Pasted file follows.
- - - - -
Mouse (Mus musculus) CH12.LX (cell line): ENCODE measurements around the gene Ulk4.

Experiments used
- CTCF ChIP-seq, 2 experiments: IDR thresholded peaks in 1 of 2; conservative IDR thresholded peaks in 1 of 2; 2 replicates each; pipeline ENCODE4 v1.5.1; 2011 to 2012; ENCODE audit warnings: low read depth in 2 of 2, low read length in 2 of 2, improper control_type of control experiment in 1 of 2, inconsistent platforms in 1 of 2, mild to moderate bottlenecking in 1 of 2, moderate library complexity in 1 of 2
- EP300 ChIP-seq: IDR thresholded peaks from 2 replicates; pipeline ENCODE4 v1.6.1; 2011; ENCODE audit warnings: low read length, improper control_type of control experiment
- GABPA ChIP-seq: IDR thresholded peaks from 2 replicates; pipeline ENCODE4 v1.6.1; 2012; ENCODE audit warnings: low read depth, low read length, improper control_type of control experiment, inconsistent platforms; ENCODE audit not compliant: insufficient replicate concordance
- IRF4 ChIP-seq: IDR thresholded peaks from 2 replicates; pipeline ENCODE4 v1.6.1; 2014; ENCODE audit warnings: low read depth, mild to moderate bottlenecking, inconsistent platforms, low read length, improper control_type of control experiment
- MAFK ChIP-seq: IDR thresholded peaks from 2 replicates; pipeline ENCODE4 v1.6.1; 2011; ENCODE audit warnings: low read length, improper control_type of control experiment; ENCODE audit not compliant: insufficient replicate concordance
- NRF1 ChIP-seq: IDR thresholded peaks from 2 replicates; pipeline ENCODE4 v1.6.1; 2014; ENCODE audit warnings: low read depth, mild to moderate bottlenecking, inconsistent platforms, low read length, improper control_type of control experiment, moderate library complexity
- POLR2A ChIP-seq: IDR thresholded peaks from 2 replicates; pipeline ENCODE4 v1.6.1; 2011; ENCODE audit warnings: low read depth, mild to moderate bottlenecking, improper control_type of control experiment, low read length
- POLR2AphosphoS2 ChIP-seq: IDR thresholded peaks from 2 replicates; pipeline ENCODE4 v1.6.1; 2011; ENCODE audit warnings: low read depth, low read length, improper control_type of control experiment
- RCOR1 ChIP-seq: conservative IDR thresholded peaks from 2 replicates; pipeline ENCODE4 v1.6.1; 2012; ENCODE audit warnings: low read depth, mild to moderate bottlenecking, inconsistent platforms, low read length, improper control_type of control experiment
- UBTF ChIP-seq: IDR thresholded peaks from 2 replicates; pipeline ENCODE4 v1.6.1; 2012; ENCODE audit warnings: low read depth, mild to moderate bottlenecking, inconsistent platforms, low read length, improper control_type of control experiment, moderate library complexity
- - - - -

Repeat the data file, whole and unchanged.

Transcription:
Mouse (Mus musculus) CH12.LX (cell line): ENCODE measurements around the gene Ulk4.

Experiments used
- CTCF ChIP-seq, 2 experiments: IDR thresholded peaks in 1 of 2; conservative IDR thresholded peaks in 1 of 2; 2 replicates each; pipeline ENCODE4 v1.5.1; 2011 to 2012; ENCODE audit warnings: low read depth in 2 of 2, low read length in 2 of 2, improper control_type of control experiment in 1 of 2, inconsistent platforms in 1 of 2, mild to moderate bottlenecking in 1 of 2, moderate library complexity in 1 of 2
- EP300 ChIP-seq: IDR thresholded peaks from 2 replicates; pipeline ENCODE4 v1.6.1; 2011; ENCODE audit warnings: low read length, improper control_type of control experiment
- GABPA ChIP-seq: IDR thresholded peaks from 2 replicates; pipeline ENCODE4 v1.6.1; 2012; ENCODE audit warnings: low read depth, low read length, improper control_type of control experiment, inconsistent platforms; ENCODE audit not compliant: insufficient replicate concordance
- IRF4 ChIP-seq: IDR thresholded peaks from 2 replicates; pipeline ENCODE4 v1.6.1; 2014; ENCODE audit warnings: low read depth, mild to moderate bottlenecking, inconsistent platforms, low read length, improper control_type of control experiment
- MAFK ChIP-seq: IDR thresholded peaks from 2 replicates; pipeline ENCODE4 v1.6.1; 2011; ENCODE audit warnings: low read length, improper control_type of control experiment; ENCODE audit not compliant: insufficient replicate concordance
- NRF1 ChIP-seq: IDR thresholded peaks from 2 replicates; pipeline ENCODE4 v1.6.1; 2014; ENCODE audit warnings: low read depth, mild to moderate bottlenecking, inconsistent platforms, low read length, improper control_type of control experiment, moderate library complexity
- POLR2A ChIP-seq: IDR thresholded peaks from 2 replicates; pipeline ENCODE4 v1.6.1; 2011; ENCODE audit warnings: low read depth, mild to moderate bottlenecking, improper control_type of control experiment, low read length
- POLR2AphosphoS2 ChIP-seq: IDR thresholded peaks from 2 replicates; pipeline ENCODE4 v1.6.1; 2011; ENCODE audit warnings: low read depth, low read length, improper control_type of control experiment
- RCOR1 ChIP-seq: conservative IDR thresholded peaks from 2 replicates; pipeline ENCODE4 v1.6.1; 2012; ENCODE audit warnings: low read depth, mild to moderate bottlenecking, inconsistent platforms, low read length, improper control_type of control experiment
- UBTF ChIP-seq: IDR thresholded peaks from 2 replicates; pipeline ENCODE4 v1.6.1; 2012; ENCODE audit warnings: low read depth, mild to moderate bottlenecking, inconsistent platforms, low read length, improper control_type of control experiment, moderate library complexity